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An Efficiency Comparison of City Managers and Elected Mayors

  • Steven F. Kreft

    (Department of Business Economics and Public Policy, Indiana University Kelley School of Business)

Previous research has concluded that there are no efficiency differences between elected mayor-council (EMC) and council-manager (CM) city governments. However, the CM form has recently surpassed the EMC form to become the most popular U.S. city government. This paper provides an alternative method of testing the relative efficiency of the two forms of government. Relying on capitalization theory of local public goods, I develop a hedonic price model for Ohio metropolitan home sales. Results show that houses within a CM city have a pricing premium that can be attributed to the relative efficiency of the CM government.

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Paper provided by Indiana University, Kelley School of Business, Department of Business Economics and Public Policy in its series Working Papers with number 2007-02.

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Date of creation: Jan 2007
Date of revision:
Handle: RePEc:iuk:wpaper:2007-02
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  1. Haurin, Donald R. & Brasington, David, 1996. "School Quality and Real House Prices: Inter- and Intrametropolitan Effects," Journal of Housing Economics, Elsevier, vol. 5(4), pages 351-368, December.
  2. Rosen, Harvey S & Fullerton, David J, 1977. "A Note on Local Tax Rates, Public Benefit Levels, and Property Values," Journal of Political Economy, University of Chicago Press, vol. 85(2), pages 433-40, April.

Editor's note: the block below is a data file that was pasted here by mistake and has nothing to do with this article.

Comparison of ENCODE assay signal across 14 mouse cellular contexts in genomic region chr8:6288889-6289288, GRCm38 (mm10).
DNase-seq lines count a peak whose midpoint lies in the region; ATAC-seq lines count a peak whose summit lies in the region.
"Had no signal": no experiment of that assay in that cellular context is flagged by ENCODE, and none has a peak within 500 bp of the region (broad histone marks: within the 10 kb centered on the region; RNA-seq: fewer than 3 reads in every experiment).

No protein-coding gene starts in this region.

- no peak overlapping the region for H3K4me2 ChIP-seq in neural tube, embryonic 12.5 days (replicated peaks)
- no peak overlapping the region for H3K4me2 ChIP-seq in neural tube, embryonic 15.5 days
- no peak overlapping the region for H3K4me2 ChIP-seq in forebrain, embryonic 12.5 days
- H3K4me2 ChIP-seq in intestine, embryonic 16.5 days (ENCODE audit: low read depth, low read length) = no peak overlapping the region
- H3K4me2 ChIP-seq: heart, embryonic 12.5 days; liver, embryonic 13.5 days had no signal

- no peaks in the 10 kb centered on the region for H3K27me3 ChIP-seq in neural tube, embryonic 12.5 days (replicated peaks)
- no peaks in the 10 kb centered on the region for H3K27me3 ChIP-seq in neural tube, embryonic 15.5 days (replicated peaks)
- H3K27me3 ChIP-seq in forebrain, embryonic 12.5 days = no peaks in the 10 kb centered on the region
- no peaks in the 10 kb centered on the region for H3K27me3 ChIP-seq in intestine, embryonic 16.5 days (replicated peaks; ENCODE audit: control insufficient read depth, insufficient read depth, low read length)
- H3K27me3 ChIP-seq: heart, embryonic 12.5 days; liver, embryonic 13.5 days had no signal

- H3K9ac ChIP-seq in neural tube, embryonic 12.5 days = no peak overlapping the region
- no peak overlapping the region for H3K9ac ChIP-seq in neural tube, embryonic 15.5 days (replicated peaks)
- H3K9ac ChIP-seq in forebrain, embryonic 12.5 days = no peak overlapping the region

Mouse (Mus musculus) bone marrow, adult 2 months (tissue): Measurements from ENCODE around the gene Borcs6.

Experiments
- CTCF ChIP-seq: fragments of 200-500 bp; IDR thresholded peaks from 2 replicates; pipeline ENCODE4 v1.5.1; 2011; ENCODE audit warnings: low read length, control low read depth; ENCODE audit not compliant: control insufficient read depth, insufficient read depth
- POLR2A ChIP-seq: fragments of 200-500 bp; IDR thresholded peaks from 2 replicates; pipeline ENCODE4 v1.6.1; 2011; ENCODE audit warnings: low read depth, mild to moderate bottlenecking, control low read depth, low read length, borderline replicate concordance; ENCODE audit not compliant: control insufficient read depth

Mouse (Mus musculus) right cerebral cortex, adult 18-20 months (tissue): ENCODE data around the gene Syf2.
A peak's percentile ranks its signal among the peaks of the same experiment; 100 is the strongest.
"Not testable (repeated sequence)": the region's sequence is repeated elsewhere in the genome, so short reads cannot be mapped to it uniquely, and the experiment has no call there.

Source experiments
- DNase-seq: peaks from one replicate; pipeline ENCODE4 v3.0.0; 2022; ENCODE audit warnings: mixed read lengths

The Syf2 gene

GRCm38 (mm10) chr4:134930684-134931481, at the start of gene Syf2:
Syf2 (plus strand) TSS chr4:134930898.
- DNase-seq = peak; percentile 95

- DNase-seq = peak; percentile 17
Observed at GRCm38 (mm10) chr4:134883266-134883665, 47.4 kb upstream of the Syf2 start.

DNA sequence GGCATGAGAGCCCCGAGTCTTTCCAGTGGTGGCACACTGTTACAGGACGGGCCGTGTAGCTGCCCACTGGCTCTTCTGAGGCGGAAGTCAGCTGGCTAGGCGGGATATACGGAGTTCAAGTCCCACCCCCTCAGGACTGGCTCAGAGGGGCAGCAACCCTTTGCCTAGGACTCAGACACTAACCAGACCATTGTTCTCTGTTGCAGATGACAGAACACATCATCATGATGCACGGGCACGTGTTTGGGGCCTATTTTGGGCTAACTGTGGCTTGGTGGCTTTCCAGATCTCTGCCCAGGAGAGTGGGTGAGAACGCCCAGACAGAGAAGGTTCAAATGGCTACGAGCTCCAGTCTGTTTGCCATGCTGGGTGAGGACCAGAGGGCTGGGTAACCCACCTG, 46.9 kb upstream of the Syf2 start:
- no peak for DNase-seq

3. Weingast, Barry R & Shepsle, Kenneth A & Johnsen, Christopher, 1981. "The Political Economy of Benefits and Costs: A Neoclassical Approach to Distributive Politics," Journal of Political Economy, University of Chicago Press, vol. 89(4), pages 642-64, August.
  4. Halvorsen, Robert & Palmquist, Raymond, 1980. "The Interpretation of Dummy Variables in Semilogarithmic Equations," American Economic Review, American Economic Association, vol. 70(3), pages 474-75, June.
  5. Haughwout, Andrew F., 1997. "Central city infrastructure investment and suburban house values," Regional Science and Urban Economics, Elsevier, vol. 27(2), pages 199-215, April.
  6. Brasington, David M., 2001. "Capitalization and Community Size," Journal of Urban Economics, Elsevier, vol. 50(3), pages 385-395, November.
  7. David Brasington & Don Haurin, . "Educational Outcomes and House Values: A Test of the Value-Added Approach," Departmental Working Papers 2005-03, Department of Economics, Louisiana State University.
  8. Yinger, John, 1982. "Capitalization and the Theory of Local Public Finance," Journal of Political Economy, University of Chicago Press, vol. 90(5), pages 917-43, October.
  9. Brueckner, Jan K., 1979. "Property values, local public expenditure and economic efficiency," Journal of Public Economics, Elsevier, vol. 11(2), pages 223-245, March.
  10. Ehrenberg, Ronald G. & Goldstein, Gerald S., 1975. "A model of public sector wage determination," Journal of Urban Economics, Elsevier, vol. 2(3), pages 223-245, July.
  11. Davis, Michael L & Hayes, Kathy, 1993. "The Demand for Good Government," The Review of Economics and Statistics, MIT Press, vol. 75(1), pages 148-52, February.
  12. Kevin M. O'Brien, 1992. "Form of Government and Collective Bargaining Outcomes," Public Finance Review, , vol. 20(1), pages 64-76, January.
  13. David M. Brasington, 2000. "Demand and Supply of Public School Quality in Metropolitan Areas: The Role of Private Schools," Journal of Regional Science, Wiley Blackwell, vol. 40(3), pages 583-605.
  14. Duffy-Deno, Kevin T. & Dalenberg, Douglas R., 1990. "Do Institutions Matter? An Empirical Note," National Tax Journal, National Tax Association, vol. 43(2), pages 207-15, June.
  15. David M. Brasington, 1999. "Which Measures of School Quality Does the Housing Market Value?," Journal of Real Estate Research, American Real Estate Society, vol. 18(3), pages 395-414.
  16. Bartel, Ann & Lewin, David, 1981. "Wages and Unionism in the Public Sector: The Case of Police," The Review of Economics and Statistics, MIT Press, vol. 63(1), pages 53-59, February.
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